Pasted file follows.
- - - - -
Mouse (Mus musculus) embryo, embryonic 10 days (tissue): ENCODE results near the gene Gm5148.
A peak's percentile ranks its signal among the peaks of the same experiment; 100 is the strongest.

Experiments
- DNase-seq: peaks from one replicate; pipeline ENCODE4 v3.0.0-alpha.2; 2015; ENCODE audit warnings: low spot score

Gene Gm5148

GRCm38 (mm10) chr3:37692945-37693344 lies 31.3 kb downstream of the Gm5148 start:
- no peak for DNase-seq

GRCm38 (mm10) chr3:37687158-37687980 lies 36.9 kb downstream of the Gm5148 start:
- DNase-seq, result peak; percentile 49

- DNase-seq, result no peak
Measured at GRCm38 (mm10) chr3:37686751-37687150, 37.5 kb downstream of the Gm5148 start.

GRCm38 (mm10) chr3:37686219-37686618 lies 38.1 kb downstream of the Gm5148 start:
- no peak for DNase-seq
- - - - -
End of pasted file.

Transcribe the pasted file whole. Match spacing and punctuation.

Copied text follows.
Mouse (Mus musculus) embryo, embryonic 10 days (tissue): ENCODE results near the gene Gm5148.
A peak's percentile ranks its signal among the peaks of the same experiment; 100 is the strongest.

Experiments
- DNase-seq: peaks from one replicate; pipeline ENCODE4 v3.0.0-alpha.2; 2015; ENCODE audit warnings: low spot score

Gene Gm5148

GRCm38 (mm10) chr3:37692945-37693344 lies 31.3 kb downstream of the Gm5148 start:
- no peak for DNase-seq

GRCm38 (mm10) chr3:37687158-37687980 lies 36.9 kb downstream of the Gm5148 start:
- DNase-seq, result peak; percentile 49

- DNase-seq, result no peak
Measured at GRCm38 (mm10) chr3:37686751-37687150, 37.5 kb downstream of the Gm5148 start.

GRCm38 (mm10) chr3:37686219-37686618 lies 38.1 kb downstream of the Gm5148 start:
- no peak for DNase-seq